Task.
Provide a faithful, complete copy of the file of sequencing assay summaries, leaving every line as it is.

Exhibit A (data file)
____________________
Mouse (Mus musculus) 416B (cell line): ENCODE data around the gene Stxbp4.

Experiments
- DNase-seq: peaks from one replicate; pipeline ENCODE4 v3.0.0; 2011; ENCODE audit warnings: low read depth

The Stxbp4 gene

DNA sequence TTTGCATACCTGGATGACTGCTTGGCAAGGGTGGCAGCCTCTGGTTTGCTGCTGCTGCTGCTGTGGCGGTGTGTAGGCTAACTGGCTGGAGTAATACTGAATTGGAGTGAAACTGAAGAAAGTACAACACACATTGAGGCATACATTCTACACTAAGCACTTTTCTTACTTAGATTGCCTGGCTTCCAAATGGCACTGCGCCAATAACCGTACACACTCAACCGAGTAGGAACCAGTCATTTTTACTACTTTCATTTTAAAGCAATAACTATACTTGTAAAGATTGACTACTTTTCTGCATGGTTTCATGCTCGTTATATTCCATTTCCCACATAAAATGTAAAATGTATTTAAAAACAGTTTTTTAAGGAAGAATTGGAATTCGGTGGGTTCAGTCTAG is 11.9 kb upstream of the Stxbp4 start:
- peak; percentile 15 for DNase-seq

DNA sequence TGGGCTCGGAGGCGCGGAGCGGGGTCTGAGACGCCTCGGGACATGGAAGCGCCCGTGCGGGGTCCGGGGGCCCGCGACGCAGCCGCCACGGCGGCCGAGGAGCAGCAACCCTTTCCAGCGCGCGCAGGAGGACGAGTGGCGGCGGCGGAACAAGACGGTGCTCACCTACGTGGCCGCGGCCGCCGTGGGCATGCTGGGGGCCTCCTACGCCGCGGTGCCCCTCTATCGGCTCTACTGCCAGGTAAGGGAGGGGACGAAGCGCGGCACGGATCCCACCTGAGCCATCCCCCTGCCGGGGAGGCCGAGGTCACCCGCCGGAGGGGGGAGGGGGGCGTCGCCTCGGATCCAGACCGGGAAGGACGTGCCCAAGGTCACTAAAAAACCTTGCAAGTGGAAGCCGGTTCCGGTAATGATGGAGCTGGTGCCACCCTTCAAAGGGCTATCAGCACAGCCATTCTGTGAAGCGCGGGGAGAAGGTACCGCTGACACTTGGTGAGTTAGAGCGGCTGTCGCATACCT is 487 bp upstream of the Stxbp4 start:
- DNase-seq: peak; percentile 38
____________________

Mouse (Mus musculus) 416B (cell line): ENCODE data around the gene Stxbp4.

Experiments
- DNase-seq: peaks from one replicate; pipeline ENCODE4 v3.0.0; 2011; ENCODE audit warnings: low read depth

The Stxbp4 gene

DNA sequence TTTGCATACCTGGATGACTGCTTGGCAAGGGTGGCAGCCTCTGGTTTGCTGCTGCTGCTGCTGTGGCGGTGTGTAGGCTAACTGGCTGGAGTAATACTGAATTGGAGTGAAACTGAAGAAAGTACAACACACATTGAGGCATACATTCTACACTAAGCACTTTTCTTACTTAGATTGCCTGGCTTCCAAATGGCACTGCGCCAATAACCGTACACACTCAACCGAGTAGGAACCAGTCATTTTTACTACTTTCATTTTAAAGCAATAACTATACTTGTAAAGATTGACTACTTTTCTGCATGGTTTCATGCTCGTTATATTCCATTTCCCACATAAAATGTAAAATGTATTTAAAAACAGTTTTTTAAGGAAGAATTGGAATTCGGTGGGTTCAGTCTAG is 11.9 kb upstream of the Stxbp4 start:
- peak; percentile 15 for DNase-seq

DNA sequence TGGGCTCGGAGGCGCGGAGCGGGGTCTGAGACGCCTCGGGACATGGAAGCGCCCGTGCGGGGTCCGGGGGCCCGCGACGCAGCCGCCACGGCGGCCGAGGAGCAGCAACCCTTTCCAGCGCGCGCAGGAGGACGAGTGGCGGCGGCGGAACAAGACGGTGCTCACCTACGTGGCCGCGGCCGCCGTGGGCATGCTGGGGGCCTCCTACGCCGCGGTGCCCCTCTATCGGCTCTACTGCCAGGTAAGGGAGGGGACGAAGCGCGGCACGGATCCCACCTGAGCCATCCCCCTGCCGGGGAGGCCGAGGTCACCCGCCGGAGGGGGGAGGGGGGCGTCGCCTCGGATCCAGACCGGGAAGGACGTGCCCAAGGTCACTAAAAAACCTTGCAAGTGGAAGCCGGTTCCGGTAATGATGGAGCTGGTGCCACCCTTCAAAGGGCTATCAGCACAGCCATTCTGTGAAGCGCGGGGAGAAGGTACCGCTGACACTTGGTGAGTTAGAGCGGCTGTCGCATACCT is 487 bp upstream of the Stxbp4 start:
- DNase-seq: peak; percentile 38